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Merdeka Square

Merdeka Square (Independence Square) is probably one of the most significant places in the history of Malaysia. It was here that the Malaysian flag was hoisted for the first time, in August 31, 1957. Every year, on August 31, the square becomes the venue for the National Day parade (Merdeka Parade). What makes the square attractive for the visitors is the panoramic view of the old and new buildings in its vicinity. Many of the constructions like the Sultan Abdul Samad building were completed during the British era.

House of Parliament

The seat of the Malaysian democracy, the House of Parliament is located nearby the Lake Gardens. The main building is 3 stories tall and adjacent to it is a 17 story tower.

Petaling Street

Crowded with locals and tourists alike, the Petaling Street is strewn with stores offering cheap clothes and accessories of which most of them are pirated. The area is also known for Malaysian street food with large number of small food stalls and restaurants lining the path. The street also offers a variety of budget hotels for the budget traveler.

Central Market

Located only at a stone's throw away from the Petaling Market, the Central market is a haven for those who want to purchase items of handicrafts and art. Designed in a stall concept, the Central Market is an example of the traditional Malaysian markets. Different ethnic groups live and work in and around the area and all religious festivals are celebrated in a grand way here.

Religious Places


Kuala Lumpur has a diverse culture with people of different religions co-existing in harmony. Jamek Mosque and Sri Mahamariamman temple are two of the most prominent places of devotion that is worth a visit.

Shopping in Kuala Lumpur


Even the most reluctant shopper would become a shopaholic when in Kuala Lumpur. Apart from the Petaling Market and Central market, the city has 66 malls and many retail outlets. People from all over the world, especially from the Asian region, flock to Kuala Lumpur to shop for anything from clothes to electronic goods.

Accommodation


There’s plenty of accommodation for all kinds of budgets, including budget hotels and inexpensive serviced apartments in Kuala Lumpur.

John Chen is a travel writer currently located in Bangkok, Thailand.

 
New Forest, Hampshire, England

One of Britain’s largest national parks is situated in the South of England. Walk around the cute villages of Christchurch and Brockenhurst and try not to buy some antiques or handmade curiosities in the artisan shops.  The new forest is very big and famous for its great cycle and walking paths. Enjoy the fresh air, the animals that are running wild and beautiful scenery for the day until you find that perfect spot to sit down and enjoy your home made picnic. Don’t feed the ponies though; they will never leave you alone.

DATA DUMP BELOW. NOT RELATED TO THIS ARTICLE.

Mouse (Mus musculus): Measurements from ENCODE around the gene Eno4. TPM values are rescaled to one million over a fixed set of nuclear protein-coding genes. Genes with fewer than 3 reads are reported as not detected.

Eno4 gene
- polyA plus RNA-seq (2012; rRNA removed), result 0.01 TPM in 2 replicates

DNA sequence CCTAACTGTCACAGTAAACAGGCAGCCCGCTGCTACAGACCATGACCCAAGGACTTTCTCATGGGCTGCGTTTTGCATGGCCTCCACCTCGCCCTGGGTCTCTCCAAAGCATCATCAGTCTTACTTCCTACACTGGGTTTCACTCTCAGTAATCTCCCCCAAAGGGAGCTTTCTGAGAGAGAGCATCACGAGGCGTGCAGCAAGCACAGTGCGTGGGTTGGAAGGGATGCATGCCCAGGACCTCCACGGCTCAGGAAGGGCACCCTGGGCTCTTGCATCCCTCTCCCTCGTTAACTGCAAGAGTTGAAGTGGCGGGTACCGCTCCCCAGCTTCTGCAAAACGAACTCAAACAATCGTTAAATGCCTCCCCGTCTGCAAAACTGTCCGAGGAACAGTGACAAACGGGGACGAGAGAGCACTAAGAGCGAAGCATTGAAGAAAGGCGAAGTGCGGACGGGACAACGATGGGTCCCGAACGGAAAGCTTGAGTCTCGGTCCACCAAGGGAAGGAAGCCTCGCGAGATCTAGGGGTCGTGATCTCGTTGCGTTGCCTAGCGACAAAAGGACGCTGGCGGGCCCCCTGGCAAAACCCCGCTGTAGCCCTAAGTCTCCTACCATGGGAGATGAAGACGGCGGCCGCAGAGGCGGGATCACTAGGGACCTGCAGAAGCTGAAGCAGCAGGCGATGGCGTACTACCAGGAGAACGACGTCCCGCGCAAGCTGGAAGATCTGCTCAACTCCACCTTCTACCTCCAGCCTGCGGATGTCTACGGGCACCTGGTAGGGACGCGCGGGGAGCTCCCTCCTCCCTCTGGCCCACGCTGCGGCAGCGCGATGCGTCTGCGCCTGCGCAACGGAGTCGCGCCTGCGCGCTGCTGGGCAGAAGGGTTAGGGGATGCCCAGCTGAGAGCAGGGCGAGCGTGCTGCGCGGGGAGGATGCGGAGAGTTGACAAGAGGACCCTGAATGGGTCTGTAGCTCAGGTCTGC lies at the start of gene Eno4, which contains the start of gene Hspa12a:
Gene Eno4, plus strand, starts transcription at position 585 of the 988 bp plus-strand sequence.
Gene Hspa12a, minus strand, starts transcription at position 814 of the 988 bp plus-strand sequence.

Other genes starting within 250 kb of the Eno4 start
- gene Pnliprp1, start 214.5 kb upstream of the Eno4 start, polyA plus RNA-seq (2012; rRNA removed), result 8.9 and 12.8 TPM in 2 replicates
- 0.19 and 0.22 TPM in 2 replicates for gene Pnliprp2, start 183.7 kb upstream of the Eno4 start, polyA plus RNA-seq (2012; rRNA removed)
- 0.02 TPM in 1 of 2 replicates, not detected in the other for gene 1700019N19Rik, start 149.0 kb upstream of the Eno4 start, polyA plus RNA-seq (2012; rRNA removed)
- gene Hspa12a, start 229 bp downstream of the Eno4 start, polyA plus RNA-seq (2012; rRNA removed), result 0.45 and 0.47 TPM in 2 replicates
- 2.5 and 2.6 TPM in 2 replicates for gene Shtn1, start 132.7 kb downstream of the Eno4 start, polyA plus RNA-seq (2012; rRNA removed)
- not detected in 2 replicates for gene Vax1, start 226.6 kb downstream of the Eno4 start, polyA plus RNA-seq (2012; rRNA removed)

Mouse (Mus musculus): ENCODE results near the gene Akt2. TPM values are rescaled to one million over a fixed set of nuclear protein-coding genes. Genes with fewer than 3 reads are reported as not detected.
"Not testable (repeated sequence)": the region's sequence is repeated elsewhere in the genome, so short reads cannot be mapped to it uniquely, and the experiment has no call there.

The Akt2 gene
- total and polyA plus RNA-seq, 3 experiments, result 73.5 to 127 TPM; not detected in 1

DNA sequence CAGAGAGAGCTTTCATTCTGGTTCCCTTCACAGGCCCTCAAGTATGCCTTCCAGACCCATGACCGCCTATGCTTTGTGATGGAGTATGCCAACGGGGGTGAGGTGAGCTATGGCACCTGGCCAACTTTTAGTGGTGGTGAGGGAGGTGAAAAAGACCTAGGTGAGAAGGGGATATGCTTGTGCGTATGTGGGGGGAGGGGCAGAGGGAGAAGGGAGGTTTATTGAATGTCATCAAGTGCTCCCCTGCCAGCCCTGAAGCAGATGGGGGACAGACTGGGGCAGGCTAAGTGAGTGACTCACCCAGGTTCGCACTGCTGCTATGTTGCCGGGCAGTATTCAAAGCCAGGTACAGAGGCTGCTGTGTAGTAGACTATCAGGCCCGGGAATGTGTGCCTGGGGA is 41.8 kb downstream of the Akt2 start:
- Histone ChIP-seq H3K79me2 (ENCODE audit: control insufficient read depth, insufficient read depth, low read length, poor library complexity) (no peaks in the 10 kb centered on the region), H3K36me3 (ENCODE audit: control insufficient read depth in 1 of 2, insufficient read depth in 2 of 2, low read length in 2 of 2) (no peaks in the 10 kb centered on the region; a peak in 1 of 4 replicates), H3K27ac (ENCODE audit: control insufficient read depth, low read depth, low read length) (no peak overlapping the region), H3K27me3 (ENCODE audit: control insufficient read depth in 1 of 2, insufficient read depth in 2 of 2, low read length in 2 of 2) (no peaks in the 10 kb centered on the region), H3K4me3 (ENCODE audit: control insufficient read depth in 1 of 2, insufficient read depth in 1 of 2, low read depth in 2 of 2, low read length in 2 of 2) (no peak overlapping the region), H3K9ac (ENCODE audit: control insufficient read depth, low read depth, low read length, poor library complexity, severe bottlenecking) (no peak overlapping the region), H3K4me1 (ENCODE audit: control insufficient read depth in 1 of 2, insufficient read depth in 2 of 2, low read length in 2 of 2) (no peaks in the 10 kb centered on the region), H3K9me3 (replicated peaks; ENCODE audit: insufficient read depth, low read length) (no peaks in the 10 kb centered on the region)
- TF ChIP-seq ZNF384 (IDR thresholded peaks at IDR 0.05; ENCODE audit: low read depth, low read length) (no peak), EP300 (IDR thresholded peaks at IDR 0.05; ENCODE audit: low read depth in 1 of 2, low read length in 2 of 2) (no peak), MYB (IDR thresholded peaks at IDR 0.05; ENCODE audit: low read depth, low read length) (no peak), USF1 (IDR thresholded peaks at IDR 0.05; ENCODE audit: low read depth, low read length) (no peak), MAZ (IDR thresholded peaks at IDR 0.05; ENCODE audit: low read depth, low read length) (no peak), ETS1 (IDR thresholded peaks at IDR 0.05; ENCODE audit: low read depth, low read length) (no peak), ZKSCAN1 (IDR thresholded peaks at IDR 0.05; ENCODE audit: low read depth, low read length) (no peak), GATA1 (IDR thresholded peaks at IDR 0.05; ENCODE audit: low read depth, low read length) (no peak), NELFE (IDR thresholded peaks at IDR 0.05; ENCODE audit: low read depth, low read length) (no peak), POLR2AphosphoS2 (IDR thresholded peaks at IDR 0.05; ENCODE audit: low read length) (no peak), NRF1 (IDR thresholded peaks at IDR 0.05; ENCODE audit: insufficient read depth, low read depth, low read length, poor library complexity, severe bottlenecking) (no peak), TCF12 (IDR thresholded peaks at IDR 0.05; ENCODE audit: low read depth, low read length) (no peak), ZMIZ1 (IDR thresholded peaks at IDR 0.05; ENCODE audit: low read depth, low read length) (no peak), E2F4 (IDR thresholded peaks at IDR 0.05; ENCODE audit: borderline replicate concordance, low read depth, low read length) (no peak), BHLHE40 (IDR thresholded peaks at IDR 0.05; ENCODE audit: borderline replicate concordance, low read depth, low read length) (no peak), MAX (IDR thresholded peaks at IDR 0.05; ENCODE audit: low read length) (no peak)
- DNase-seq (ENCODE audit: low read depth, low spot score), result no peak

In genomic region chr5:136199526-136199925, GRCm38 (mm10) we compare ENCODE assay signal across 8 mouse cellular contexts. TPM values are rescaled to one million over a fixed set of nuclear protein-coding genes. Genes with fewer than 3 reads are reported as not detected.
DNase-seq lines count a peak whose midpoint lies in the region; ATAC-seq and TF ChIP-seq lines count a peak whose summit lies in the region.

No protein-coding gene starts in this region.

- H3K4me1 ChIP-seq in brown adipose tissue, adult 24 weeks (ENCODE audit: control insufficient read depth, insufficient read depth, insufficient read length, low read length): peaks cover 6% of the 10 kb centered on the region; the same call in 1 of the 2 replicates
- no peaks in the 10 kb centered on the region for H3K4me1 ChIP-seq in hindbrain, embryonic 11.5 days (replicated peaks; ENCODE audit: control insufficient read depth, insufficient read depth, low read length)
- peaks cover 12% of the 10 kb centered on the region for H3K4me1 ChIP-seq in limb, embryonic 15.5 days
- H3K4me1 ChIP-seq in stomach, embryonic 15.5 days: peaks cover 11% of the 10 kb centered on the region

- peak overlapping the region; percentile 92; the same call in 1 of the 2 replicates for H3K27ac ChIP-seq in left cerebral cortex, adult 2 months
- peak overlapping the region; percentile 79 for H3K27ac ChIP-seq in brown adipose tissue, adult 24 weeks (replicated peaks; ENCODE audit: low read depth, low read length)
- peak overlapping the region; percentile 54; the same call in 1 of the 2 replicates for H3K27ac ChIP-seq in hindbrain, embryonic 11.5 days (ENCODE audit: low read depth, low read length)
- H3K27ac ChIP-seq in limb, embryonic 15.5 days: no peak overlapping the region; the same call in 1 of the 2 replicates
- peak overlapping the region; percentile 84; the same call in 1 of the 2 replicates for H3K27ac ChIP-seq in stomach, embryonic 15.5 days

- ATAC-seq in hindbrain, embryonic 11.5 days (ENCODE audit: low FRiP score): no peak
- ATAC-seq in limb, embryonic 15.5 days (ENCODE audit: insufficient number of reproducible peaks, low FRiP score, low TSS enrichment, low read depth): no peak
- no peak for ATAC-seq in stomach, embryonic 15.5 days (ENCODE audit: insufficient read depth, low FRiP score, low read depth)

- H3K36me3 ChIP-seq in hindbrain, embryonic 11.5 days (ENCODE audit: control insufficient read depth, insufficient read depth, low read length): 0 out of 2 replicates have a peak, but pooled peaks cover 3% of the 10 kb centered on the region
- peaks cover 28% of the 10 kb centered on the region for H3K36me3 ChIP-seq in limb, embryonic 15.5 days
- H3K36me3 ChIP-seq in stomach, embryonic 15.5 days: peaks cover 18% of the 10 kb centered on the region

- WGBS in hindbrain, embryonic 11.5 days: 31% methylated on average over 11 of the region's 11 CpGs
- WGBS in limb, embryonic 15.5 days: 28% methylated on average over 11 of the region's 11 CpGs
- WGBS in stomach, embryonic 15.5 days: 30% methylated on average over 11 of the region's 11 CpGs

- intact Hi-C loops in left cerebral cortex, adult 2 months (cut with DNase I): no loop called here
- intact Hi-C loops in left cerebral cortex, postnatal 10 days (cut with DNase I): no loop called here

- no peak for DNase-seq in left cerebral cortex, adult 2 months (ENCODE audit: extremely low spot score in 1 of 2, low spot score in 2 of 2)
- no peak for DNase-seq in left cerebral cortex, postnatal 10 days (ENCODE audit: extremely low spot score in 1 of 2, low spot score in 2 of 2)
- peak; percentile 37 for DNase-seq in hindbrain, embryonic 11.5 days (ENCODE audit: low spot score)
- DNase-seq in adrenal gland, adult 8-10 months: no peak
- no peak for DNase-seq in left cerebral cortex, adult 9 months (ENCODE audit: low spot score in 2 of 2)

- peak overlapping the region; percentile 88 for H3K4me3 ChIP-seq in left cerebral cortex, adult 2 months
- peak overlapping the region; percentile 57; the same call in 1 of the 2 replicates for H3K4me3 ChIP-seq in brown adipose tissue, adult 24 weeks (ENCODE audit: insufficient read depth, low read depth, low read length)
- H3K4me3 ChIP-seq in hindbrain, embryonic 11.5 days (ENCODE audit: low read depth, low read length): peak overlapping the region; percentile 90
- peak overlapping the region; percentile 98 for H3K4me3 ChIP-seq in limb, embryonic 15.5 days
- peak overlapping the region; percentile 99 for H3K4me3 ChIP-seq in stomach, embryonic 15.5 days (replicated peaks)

Royal Botanic Garden, Edinburgh, Scotland

The Royal Botanic Garden in Edinburgh houses the world’s biggest collection of plants that are native as well as non-native to the UK. It is a great place for a day out especially during spring when the trees start to blossom and the flowers come out. You can easily walk around for an entire day in between the multitude of flora that the gardens have to offer. Take a look at the website for special events and festivals that are organised during the spring and summer months to make your visit even more special.

Fermanagh Lakelands, Enniskillen, Northern Ireland

Fermanagh Lakelands are part of the beautiful countryside of Northern Ireland. They are situated in the West of the country and only 2 hours away from Belfast. Within the parameters of this countryside jewel you will find a treasure of outdoor activities. You can do anything from caving to hiking and from cycling to paintballing. We suggest a nice horseback ride through the countryside of Irvinestown with a picnic at Enniskillen Castle.

Llangennith, Swansea, Wales

This beautiful stretch of sandy beach on the coast of West Wales is great for an outdoor picnic. The beach itself is gorgeous and deserted during low-season. However there are always some great surfers battling the crashing waves who are certainly of entertainment value. If the weather really heats up, you can also sign yourself up for some surf lessons in one of the many surf schools around the area.